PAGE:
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The Public Perception and Normative Valuation of Executive Compensation: An International Comparison

  • Andreas Kuhn


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    This paper describes individuals' perceptions and normative valuations of executive compensation using comparable survey data for fifteen OECD member countries. An overwhelming majority of individuals (more than 90%) believes that top executives earn more than they actually deserve. However, there is also substantial variation in the actual and ethical levels of executive compensation, both within and across countries. The empirical analysis further shows that subjective estimates of executive pay are associated with objective measures of inequality and redistribution, and that individuals' perceptions and normative valuations of executive compensation are associated with their more general political preferences.

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    Paper provided by The Austrian Center for Labor Economics and the Analysis of the Welfare State, Johannes Kepler University Linz, Austria in its series NRN working papers with number 2010-13.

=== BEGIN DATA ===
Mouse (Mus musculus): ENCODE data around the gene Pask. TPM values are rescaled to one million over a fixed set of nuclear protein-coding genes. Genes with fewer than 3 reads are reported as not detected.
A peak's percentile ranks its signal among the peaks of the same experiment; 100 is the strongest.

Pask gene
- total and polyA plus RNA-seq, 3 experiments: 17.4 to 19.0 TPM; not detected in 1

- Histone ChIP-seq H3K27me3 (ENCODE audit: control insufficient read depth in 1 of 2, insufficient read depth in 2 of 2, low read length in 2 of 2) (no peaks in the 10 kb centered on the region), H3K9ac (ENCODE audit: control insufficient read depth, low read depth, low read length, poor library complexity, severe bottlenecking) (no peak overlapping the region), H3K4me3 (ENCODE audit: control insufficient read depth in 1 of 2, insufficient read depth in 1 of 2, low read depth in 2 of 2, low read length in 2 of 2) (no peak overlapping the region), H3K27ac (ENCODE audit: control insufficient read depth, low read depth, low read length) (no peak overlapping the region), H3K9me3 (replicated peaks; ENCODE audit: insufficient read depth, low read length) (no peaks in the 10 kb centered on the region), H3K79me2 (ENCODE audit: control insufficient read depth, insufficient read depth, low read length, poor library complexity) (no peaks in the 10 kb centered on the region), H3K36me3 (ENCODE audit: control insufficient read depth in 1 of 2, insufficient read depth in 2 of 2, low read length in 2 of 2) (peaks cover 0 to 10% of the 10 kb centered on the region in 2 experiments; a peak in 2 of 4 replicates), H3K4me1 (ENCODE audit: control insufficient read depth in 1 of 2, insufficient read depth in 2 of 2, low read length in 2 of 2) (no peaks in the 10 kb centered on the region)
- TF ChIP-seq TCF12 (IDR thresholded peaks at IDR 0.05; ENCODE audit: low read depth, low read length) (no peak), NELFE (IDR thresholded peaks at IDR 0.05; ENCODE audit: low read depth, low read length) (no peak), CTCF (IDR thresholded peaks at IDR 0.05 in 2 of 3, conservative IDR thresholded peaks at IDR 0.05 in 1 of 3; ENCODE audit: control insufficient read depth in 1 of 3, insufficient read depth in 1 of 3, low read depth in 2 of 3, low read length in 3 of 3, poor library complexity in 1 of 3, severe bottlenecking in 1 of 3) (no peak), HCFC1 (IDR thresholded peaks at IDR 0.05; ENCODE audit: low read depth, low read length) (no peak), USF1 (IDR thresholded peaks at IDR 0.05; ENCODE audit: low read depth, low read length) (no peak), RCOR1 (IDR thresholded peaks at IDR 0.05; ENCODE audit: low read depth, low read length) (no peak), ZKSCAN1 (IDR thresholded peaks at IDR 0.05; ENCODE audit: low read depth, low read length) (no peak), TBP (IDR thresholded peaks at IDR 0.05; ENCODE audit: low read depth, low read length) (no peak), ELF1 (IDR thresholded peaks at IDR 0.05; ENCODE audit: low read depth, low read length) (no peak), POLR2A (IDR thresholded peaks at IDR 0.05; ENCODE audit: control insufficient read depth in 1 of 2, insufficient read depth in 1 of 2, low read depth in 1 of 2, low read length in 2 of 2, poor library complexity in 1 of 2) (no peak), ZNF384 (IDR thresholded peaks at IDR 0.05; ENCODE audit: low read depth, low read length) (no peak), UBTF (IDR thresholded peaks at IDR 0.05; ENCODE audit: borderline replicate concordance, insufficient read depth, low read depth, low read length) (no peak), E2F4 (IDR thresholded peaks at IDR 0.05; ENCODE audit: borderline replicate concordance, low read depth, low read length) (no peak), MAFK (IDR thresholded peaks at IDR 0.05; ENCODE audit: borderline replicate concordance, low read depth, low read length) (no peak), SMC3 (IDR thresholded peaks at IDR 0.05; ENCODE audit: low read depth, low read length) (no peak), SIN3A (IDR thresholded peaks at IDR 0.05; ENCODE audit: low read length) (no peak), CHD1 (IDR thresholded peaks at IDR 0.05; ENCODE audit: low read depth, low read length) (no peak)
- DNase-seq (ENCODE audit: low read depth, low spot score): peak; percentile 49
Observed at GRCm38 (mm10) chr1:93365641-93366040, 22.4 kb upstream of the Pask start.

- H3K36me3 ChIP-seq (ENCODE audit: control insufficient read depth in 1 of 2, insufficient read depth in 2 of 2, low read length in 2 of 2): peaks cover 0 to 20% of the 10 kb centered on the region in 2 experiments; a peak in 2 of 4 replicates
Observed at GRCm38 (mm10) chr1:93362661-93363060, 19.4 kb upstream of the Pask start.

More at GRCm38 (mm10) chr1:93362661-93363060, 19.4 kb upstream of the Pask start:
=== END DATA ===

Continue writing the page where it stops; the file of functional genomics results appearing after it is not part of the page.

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    Length: 31 pages
    Date of creation: Nov 2010
    Date of revision:
    Handle: RePEc:jku:nrnwps:2010_13
    Contact details of provider: Postal: NRN Labor Economics and the Welfare State, c/o Rudolf Winter-Ebmer, Altenbergerstr. 69, 4040 Linz
    Phone: +43-732-2468-8216
    Fax: +43-732-2468-8217
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    19. Marianne Bertrand & Sendhil Mullainathan, 2001. "Are Ceos Rewarded For Luck? The Ones Without Principals Are," The Quarterly Journal of Economics, MIT Press, vol. 116(3), pages 901-932, August.
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